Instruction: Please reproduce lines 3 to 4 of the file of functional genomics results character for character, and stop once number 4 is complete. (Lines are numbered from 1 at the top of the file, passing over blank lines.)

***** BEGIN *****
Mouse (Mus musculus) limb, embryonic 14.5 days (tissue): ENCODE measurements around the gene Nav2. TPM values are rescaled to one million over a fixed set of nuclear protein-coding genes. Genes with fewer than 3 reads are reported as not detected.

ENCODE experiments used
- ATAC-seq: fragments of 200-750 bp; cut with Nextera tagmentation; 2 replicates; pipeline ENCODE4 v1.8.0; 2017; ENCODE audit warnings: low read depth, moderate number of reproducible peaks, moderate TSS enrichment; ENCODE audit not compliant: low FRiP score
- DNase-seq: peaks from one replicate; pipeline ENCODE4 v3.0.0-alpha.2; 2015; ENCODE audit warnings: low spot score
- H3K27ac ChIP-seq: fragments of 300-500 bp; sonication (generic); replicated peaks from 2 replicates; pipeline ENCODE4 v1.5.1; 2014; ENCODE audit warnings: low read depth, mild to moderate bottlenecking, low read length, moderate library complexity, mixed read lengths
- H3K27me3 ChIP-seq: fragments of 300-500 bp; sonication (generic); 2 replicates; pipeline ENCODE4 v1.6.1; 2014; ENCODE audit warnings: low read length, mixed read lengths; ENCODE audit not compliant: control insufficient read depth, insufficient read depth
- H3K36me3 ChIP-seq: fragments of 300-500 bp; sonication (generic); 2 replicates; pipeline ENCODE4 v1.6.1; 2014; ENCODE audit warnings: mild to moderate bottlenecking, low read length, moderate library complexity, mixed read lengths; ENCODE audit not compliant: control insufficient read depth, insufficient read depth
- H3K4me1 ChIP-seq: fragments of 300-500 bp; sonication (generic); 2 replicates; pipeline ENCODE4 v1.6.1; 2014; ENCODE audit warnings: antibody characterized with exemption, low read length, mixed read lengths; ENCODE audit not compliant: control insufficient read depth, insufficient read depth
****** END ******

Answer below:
- ATAC-seq: fragments of 200-750 bp; cut with Nextera tagmentation; 2 replicates; pipeline ENCODE4 v1.8.0; 2017; ENCODE audit warnings: low read depth, moderate number of reproducible peaks, moderate TSS enrichment; ENCODE audit not compliant: low FRiP score
- DNase-seq: peaks from one replicate; pipeline ENCODE4 v3.0.0-alpha.2; 2015; ENCODE audit warnings: low spot score